That isn't likely to change in the near future.  We have exactly one high speed rail system, primarily connecting three of our most robust cities for public transit: New York City, Boston, and Washington D.C.   Still, the average journey time is seven hours from Boston to DC and costs about $100.  On the same day, I can take an hour and a half flight for $20 more.    This small rail line cost us billions to build.  Connecting most of the major cities in the US by high speed rail represents a cost that's difficult to calculate and politically impossible to spend considering that all of those cities -- and more -- are more adequately served by car and plane.   I'd personally love to see high speed rail linking just the major cities in Texas -- just a little too far to drive, a little too expensive to travel by plane -- but I can see that it would cost too much to develop, would likely cost as much as a plane to travel on, and still wouldn't solve my problem of needing a car once I'd reached my destination.

In the end, just about everyone in the US owns a car.   At my high school, which was a small school in a small rural Texas town, even the poor kids had a car.  It might not have been a good car, but it did run and they knew how to keep it running.  If you're above absolute poverty, that's how you travel, even if you need to cover long distances.  If you're not, you probably use a plane for travel more than six hours unless you really enjoy the cross country drive.   If you decide to take a bus, you'll likely be dealing with a fair amount of homeless and mentally ill, so you'll probably only do it if's all you can afford.  (Our lack of care for the homeless and the mentally ill is a subject of another post.)  If you happen to be in a city fortunate enough to have a subway, it will be used by all.   Trains, however, due to the high cost of tickets and inefficient schedules, tend to have riders who don't really need to take public transit.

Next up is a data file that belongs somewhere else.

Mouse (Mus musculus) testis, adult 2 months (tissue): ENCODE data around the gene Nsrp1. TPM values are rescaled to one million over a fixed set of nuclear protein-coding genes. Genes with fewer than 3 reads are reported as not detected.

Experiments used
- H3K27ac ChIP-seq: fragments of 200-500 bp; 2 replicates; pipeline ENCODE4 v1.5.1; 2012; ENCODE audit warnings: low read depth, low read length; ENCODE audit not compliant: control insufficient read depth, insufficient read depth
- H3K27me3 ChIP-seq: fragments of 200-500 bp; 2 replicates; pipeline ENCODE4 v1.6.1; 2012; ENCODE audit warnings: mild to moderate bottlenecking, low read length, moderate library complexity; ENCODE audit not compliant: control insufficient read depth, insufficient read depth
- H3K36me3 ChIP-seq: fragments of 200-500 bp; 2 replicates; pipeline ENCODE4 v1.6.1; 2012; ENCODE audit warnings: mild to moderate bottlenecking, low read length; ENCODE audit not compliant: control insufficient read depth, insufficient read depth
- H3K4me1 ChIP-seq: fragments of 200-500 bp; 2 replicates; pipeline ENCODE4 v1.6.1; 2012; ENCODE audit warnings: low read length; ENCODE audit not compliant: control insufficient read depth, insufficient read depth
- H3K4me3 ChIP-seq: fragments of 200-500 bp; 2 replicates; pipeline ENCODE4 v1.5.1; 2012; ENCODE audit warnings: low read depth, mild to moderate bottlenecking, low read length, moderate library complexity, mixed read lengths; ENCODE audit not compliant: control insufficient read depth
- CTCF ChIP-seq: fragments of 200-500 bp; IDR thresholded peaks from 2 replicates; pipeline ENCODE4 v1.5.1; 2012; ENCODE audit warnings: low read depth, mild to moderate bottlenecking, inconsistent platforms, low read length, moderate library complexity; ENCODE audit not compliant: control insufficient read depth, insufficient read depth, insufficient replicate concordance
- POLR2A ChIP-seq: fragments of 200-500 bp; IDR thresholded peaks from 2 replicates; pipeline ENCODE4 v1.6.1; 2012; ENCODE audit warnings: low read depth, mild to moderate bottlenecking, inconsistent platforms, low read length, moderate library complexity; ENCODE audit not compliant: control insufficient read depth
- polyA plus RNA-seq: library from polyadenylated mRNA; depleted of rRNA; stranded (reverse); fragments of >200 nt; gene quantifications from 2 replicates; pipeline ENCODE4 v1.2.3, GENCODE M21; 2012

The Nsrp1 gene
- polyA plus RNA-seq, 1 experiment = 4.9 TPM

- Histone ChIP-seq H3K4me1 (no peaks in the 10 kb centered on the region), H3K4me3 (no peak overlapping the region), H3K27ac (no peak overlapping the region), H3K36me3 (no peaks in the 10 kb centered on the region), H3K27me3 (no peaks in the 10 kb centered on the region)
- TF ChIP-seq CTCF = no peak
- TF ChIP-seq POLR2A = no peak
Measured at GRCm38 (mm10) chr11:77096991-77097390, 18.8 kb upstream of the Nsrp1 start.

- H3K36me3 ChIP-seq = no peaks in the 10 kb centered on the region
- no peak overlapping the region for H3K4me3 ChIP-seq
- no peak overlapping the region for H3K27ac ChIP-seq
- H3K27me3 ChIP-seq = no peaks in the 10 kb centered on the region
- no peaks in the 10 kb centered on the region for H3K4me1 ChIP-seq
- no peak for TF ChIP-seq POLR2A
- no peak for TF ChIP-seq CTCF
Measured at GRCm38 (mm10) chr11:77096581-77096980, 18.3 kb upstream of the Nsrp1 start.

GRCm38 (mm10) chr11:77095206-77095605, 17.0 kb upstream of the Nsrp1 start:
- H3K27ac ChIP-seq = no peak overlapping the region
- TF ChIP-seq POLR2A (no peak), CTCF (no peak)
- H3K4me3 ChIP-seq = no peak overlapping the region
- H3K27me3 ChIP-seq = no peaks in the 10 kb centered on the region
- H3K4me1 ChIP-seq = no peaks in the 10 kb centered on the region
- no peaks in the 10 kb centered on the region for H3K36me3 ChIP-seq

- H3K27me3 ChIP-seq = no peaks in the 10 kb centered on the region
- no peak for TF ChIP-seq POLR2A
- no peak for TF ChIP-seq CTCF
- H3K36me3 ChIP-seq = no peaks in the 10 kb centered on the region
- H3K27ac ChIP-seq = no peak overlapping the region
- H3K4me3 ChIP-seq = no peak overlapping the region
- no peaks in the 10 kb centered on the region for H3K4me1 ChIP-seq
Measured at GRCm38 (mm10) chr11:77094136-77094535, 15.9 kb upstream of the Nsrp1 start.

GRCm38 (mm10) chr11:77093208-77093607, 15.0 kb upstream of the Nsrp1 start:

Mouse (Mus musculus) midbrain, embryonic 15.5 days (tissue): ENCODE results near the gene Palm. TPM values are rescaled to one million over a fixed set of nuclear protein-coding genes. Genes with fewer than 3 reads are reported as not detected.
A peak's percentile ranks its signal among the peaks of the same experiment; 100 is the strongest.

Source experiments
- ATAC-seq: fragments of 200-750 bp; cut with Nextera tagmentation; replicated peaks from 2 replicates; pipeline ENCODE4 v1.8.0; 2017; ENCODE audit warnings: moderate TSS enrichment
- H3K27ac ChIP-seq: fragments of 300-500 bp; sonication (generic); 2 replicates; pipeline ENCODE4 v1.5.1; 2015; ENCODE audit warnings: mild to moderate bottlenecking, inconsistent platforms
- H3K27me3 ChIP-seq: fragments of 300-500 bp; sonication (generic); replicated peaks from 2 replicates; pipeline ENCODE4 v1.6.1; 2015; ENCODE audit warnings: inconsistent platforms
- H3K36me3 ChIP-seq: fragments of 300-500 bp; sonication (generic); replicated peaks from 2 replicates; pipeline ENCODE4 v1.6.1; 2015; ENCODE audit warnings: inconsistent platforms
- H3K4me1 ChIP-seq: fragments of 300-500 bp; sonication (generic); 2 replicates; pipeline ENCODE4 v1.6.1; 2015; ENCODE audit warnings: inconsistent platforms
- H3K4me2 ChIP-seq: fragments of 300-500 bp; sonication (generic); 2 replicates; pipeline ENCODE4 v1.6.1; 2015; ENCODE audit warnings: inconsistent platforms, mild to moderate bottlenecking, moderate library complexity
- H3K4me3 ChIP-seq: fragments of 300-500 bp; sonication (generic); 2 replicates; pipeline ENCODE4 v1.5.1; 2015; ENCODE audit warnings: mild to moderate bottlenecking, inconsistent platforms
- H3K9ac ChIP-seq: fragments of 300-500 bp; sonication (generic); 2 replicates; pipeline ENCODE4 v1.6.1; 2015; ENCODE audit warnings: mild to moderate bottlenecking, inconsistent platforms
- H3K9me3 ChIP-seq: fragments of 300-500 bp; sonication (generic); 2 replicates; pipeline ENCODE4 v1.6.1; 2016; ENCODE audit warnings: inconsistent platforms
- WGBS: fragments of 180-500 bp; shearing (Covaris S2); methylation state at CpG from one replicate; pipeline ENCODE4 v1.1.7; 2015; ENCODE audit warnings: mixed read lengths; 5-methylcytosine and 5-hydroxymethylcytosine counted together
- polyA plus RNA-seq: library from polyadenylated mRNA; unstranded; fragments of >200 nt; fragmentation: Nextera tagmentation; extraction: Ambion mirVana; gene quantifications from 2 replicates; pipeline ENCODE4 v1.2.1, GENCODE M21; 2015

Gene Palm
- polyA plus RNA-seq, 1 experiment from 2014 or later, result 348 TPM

Tuesday, February 12, 2013

Explain America like I am a Non-American.
(The Original Post from Reddit)

This whole thing started when I came across this question on reddit: Explain America like I am a non-American.   I gave it my best shot, which ended up being very popular, and then someone said, "You've got to write a blog for everyone else on the internet to read."    Reddit seems to know what the internet wants to read, so I'm going to give it a shot.

Here's the original post as it appeared at reddit.  Enjoy.

America is a really strange combination of people who almost all came from different places. You'll find that while most "native born Americans" will identify with being American first, there is a very strong desire to explain where your people came from -- even those of us who have been here the longest haven't been here more than a couple hundred years. Your country most likely has buildings that are hundreds if not thousands of years older than our family histories of being American. This also means that we don't have a very good grasp on history or what "a long time ago" really means. Everything's relatively new here.

You might ask why I didn't bother to mention our true native population. It's because all the people who came to this country did a very effective job of wiping them out and moving the ones left behind to less desirable areas of the country. Unless you're at a casino (typically only found on the land we gave them when we moved them), it will be rare to find a Native American, and even rarer to find two in the same room.